In January to February 2020, 96% of households in Great Britain had internet access, up from 93% in 2019 and 57% in 2006 when comparable records began.
Internet connections in households with one adult aged 65 years and over have increased by seven percentage points since 2019 to 80%; these households still had the lowest proportion of internet connections.
In January to February 2020, 76% of adults in Great Britain used internet banking, increasing from 30% in 2007 and 73% in 2019.
In January to February 2020, 87% of all adults shopped online within the last 12 months, up from 53% in 2008; those aged 65 years and over had the highest growth, rising from 16% to 65% over this period.
The most common online purchase was for clothes, shoes and accessories, by 55% of adults, followed by deliveries from restaurants, fast-food chains or catering services, bought by 32% of adults.
In January to February 2020, 49% of adults in Great Britain aged 25 to 34 years used a virtual assistant smart speaker or app, compared with 17% of those aged 65 years and over; 35% of all adults used these “internet of things” devices.
In January to February 2020, 18% of adults in Great Britain used internet-connected energy or lighting controls, with those aged 35 to 44 years using these most at 26%.
Of those adults who have a smartphone for private use, 17% did not have security on their smartphone and a further 32% did not know whether they had security.
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Internet access – households and individuals
Dataset | Released 7 August 2020
Annual data on internet usage in Great Britain, including frequency of internet use, internet activities and internet purchasing.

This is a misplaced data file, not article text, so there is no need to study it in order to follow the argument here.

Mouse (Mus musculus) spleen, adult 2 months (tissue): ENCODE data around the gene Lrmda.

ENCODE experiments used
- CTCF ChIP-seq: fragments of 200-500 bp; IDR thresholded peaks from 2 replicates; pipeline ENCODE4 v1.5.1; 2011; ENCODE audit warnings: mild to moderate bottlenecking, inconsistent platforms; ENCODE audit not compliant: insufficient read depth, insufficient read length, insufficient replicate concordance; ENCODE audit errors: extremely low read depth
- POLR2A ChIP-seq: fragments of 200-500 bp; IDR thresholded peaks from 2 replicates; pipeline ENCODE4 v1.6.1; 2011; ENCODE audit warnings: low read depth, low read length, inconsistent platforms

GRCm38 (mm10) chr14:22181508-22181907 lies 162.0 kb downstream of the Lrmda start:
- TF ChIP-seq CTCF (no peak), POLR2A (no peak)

Internet access – households and individuals: 95% confidence intervals
Dataset | Released 7 August 2020
95% confidence intervals for selected estimates.
The Internet Access Survey results are derived from the Opinions and Lifestyle Survey (OPN). Estimates for 2020 in this release refer to data collected in the January and February 2020 modules of the OPN. For this bulletin, the collection method of the OPN changed from telephone interviews to a mixed mode method, with online collection as the initial collection mode and telephone interviews for respondents who could not or preferred not to access the survey online. As a result, 80% of respondents completed the survey online, with the remaining respondents completing it via a telephone interview.
Prior to the introduction of web collection in the OPN, work was carried out to investigate whether the change in survey mode from telephone to online data collection was expected to impact the survey results. The conclusion was that the change would have only minimal impact. More information on this analysis can be found in the OPN: mixed mode pilot analysis report.
In previous years, the Internet Access Survey has also been collected in the April module of the OPN. The Internet Access Survey questions were not included in the April 2020 OPN as resources were reprioritised to measure impacts of the coronavirus (COVID-19) pandemic. However, OPN response rates in January and February were higher than in previous years, meaning that a sufficient number of responses were achieved in just two months, to provide robust results for this bulletin.
Where possible, we make comparisons over time; however, time series comparisons vary, as the survey questions change from year to year.
More quality and methodology information on strengths, limitations, appropriate uses, and how the data were created is available in the OPN QMI and the Internet Access - households and individuals QMI.
The collection of the data contained in this bulletin has not been affected by the coronavirus pandemic. The survey data were collected in January and February 2020, before the UK government announcement of the lockdown on 23 March.
The Office for National Statistics (ONS) has released a public statement on COVID-19 and the production of statistics.Nôl i'r tabl cynnwys
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